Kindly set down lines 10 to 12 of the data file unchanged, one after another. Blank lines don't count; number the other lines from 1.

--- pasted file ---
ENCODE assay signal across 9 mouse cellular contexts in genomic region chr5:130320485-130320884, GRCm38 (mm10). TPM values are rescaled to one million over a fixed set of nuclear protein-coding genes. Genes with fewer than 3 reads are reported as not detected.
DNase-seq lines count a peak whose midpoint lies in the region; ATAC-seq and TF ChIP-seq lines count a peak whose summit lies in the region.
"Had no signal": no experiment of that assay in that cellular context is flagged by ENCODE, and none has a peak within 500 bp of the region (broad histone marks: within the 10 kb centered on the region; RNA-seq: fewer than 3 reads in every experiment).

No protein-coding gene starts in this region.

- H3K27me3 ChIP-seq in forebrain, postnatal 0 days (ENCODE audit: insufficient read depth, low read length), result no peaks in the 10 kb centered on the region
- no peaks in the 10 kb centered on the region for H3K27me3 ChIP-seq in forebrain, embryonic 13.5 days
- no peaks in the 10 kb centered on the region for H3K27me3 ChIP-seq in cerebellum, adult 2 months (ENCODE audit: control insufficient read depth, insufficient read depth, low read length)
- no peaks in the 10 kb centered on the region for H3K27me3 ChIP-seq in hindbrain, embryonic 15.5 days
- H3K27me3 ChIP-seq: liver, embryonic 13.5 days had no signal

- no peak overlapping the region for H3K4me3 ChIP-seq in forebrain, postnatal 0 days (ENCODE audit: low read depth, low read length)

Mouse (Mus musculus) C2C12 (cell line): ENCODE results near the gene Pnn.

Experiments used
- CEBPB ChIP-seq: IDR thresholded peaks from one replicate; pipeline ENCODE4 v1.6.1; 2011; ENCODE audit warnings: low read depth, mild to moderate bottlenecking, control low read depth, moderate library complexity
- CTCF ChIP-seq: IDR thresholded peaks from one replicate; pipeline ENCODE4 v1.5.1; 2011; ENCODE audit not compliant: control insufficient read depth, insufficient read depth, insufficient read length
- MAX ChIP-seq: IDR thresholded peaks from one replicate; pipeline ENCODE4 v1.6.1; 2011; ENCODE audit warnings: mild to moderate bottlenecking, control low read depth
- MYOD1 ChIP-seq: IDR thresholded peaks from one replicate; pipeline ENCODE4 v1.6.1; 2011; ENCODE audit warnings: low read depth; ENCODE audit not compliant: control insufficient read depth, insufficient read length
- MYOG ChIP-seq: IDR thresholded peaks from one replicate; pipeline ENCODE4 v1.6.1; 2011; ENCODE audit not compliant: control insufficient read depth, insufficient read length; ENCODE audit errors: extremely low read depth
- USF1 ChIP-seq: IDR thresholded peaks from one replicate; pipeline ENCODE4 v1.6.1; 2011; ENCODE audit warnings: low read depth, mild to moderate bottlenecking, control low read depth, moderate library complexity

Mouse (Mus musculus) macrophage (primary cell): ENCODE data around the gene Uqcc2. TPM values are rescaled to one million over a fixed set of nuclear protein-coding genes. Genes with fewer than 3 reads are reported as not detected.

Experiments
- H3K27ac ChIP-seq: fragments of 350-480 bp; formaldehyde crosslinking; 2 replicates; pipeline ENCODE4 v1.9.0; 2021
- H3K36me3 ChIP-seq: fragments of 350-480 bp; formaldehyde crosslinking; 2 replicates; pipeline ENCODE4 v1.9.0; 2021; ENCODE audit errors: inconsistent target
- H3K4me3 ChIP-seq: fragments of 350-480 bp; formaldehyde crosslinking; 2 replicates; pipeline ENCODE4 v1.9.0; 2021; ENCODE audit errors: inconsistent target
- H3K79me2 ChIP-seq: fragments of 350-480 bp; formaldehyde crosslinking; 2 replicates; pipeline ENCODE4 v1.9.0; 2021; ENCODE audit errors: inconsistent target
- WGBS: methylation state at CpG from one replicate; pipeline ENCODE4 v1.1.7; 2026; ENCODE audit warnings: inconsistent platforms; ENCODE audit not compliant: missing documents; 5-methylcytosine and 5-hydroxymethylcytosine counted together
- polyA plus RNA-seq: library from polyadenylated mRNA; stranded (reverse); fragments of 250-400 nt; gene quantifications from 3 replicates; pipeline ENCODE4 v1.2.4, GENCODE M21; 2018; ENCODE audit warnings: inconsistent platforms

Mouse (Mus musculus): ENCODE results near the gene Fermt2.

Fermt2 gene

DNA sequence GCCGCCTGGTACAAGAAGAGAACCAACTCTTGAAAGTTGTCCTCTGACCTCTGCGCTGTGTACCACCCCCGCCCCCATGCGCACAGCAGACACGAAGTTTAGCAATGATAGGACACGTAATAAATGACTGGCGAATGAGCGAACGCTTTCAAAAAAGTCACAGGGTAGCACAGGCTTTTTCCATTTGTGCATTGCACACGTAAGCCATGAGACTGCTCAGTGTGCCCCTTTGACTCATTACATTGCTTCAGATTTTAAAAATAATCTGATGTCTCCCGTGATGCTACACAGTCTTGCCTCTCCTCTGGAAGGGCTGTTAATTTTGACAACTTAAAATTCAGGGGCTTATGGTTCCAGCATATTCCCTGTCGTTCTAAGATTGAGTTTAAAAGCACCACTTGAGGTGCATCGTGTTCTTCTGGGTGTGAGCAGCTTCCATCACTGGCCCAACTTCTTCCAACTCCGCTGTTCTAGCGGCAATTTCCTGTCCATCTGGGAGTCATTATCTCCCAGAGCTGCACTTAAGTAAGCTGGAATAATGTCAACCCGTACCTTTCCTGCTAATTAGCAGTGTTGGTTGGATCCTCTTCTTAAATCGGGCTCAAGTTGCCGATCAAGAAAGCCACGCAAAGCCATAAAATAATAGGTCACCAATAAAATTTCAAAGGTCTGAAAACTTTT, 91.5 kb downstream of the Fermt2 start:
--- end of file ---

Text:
- no peak overlapping the region for H3K4me3 ChIP-seq in forebrain, postnatal 0 days (ENCODE audit: low read depth, low read length)

Mouse (Mus musculus) C2C12 (cell line): ENCODE results near the gene Pnn.

Experiments used